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Leaders' Perceptions and Nuclear Proliferation: A Political Psychology Approach to Proliferation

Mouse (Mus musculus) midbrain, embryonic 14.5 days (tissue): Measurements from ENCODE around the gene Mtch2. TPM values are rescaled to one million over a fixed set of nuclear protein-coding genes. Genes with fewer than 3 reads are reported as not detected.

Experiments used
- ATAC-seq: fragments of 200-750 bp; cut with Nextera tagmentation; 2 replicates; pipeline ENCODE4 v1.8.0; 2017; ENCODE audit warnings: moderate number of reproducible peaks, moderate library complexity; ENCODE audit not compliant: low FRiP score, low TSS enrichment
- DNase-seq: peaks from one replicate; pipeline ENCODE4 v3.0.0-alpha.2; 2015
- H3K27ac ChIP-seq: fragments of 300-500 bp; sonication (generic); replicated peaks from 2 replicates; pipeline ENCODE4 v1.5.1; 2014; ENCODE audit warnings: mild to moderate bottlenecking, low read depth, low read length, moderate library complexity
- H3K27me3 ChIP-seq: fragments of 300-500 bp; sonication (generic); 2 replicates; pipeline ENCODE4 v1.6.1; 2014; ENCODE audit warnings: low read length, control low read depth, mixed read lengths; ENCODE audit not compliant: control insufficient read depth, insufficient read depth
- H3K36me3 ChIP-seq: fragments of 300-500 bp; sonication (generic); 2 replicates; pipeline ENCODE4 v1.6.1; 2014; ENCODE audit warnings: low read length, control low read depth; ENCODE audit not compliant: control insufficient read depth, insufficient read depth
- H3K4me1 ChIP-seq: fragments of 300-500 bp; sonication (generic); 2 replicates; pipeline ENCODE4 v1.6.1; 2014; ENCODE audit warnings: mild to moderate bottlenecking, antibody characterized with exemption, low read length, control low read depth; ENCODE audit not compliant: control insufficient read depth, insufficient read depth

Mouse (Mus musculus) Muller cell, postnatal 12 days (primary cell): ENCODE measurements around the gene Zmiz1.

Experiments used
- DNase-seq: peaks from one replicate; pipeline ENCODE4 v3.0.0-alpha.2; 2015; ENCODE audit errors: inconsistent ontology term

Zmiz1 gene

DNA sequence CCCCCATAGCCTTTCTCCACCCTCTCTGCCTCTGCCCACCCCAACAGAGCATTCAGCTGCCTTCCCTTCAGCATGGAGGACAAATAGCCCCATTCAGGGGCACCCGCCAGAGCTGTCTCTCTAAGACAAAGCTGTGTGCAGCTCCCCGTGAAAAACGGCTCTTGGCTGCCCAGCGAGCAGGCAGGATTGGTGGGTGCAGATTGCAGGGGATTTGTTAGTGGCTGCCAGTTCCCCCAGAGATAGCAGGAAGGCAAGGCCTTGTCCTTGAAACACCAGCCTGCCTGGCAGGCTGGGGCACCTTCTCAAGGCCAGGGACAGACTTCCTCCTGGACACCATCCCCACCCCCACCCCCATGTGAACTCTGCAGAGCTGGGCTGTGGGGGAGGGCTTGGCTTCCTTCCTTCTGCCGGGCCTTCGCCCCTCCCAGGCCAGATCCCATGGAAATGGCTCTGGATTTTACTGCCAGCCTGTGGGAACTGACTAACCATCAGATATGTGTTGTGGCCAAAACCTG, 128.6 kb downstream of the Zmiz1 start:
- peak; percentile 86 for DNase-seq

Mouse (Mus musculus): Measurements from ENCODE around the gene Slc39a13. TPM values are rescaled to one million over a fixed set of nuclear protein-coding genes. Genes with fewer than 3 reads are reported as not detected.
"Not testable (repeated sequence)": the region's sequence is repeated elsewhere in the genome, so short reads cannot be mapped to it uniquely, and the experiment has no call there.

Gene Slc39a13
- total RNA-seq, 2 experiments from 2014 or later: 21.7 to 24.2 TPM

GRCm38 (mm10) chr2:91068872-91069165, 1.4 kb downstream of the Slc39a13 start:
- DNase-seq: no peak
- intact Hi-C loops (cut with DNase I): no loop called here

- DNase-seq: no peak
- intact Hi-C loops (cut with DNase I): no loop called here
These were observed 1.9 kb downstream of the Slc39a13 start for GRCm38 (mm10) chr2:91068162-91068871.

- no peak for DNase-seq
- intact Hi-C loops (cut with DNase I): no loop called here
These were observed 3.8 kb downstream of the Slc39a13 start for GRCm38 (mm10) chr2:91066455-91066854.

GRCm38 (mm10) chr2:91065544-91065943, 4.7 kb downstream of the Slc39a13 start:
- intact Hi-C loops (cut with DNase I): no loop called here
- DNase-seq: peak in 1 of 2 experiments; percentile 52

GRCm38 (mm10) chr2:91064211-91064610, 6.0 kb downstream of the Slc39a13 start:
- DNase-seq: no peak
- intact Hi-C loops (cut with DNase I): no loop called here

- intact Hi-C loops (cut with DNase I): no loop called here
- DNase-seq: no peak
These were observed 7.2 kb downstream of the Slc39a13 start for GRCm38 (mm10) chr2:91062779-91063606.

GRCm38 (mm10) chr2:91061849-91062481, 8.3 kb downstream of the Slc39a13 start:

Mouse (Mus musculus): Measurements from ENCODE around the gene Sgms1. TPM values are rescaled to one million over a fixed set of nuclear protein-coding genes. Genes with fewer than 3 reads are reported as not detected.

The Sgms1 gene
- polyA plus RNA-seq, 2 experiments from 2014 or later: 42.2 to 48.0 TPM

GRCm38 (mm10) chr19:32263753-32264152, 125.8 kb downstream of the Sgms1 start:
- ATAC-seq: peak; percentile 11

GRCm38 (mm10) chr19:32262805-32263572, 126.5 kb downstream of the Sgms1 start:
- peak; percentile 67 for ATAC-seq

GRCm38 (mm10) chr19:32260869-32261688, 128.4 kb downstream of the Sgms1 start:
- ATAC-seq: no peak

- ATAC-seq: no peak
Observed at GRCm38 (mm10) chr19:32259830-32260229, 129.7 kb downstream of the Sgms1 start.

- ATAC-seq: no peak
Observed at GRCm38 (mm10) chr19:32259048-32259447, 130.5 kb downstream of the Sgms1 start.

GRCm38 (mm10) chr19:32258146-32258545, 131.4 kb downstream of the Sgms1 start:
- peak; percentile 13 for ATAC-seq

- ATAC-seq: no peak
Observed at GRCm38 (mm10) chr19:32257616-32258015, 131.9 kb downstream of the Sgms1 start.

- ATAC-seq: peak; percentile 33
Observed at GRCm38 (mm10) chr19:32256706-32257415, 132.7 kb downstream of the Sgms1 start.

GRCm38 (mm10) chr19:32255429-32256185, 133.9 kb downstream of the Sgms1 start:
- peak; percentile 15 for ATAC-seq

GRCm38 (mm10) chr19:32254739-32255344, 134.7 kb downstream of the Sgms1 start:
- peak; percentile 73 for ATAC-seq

Contributing to an emerging scholarship emphasizing ideational approaches for understanding nuclear proliferation, this work offers a new analytical framework focusing on leaders' perceptions about the international system and how their “perceived strategic context” may influence the decision of “going nuclear.” Rather than being an inevitable occurrence driven by abstract systemic factors, like the security dilemma, this actor-specific, ideational approach offers a narrative depicting the fundamental role played by policy makers' perceptions about the international environment in which their proliferation decisions are made. Utilizing operational code analysis, leaders' unique perceived strategic contexts are identified and expectant strategies for self and other analyzed by using the theory of moves sequential game construct. Initial testing of the framework is performed by examining the debated nuclear proliferation cases of South Africa and India. The results highlight the important role of individuals' views concerning the strategic environment they inhabit when weighing proliferation decisions.